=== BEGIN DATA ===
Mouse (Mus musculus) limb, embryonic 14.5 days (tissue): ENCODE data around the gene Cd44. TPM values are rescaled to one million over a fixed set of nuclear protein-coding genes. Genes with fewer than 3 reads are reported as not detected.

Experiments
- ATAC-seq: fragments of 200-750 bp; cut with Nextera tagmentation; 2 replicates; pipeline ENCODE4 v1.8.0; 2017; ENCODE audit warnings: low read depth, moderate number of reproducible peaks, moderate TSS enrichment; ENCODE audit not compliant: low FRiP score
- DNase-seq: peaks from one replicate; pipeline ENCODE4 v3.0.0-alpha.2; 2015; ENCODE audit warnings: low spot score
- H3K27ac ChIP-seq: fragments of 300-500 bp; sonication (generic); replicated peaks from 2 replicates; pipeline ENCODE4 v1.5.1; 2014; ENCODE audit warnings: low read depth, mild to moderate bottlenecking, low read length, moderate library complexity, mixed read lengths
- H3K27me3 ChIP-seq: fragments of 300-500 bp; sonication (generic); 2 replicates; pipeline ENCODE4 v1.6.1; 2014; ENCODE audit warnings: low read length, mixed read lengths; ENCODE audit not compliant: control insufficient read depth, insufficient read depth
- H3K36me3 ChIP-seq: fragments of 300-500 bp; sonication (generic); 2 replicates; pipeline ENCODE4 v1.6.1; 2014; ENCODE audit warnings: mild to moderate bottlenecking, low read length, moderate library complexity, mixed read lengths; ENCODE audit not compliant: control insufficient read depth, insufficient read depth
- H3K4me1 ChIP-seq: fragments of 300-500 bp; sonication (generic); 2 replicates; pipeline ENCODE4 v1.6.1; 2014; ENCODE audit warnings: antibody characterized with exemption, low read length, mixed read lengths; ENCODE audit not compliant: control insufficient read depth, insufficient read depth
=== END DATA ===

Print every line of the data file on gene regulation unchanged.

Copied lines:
Mouse (Mus musculus) limb, embryonic 14.5 days (tissue): ENCODE data around the gene Cd44. TPM values are rescaled to one million over a fixed set of nuclear protein-coding genes. Genes with fewer than 3 reads are reported as not detected.

Experiments
- ATAC-seq: fragments of 200-750 bp; cut with Nextera tagmentation; 2 replicates; pipeline ENCODE4 v1.8.0; 2017; ENCODE audit warnings: low read depth, moderate number of reproducible peaks, moderate TSS enrichment; ENCODE audit not compliant: low FRiP score
- DNase-seq: peaks from one replicate; pipeline ENCODE4 v3.0.0-alpha.2; 2015; ENCODE audit warnings: low spot score
- H3K27ac ChIP-seq: fragments of 300-500 bp; sonication (generic); replicated peaks from 2 replicates; pipeline ENCODE4 v1.5.1; 2014; ENCODE audit warnings: low read depth, mild to moderate bottlenecking, low read length, moderate library complexity, mixed read lengths
- H3K27me3 ChIP-seq: fragments of 300-500 bp; sonication (generic); 2 replicates; pipeline ENCODE4 v1.6.1; 2014; ENCODE audit warnings: low read length, mixed read lengths; ENCODE audit not compliant: control insufficient read depth, insufficient read depth
- H3K36me3 ChIP-seq: fragments of 300-500 bp; sonication (generic); 2 replicates; pipeline ENCODE4 v1.6.1; 2014; ENCODE audit warnings: mild to moderate bottlenecking, low read length, moderate library complexity, mixed read lengths; ENCODE audit not compliant: control insufficient read depth, insufficient read depth
- H3K4me1 ChIP-seq: fragments of 300-500 bp; sonication (generic); 2 replicates; pipeline ENCODE4 v1.6.1; 2014; ENCODE audit warnings: antibody characterized with exemption, low read length, mixed read lengths; ENCODE audit not compliant: control insufficient read depth, insufficient read depth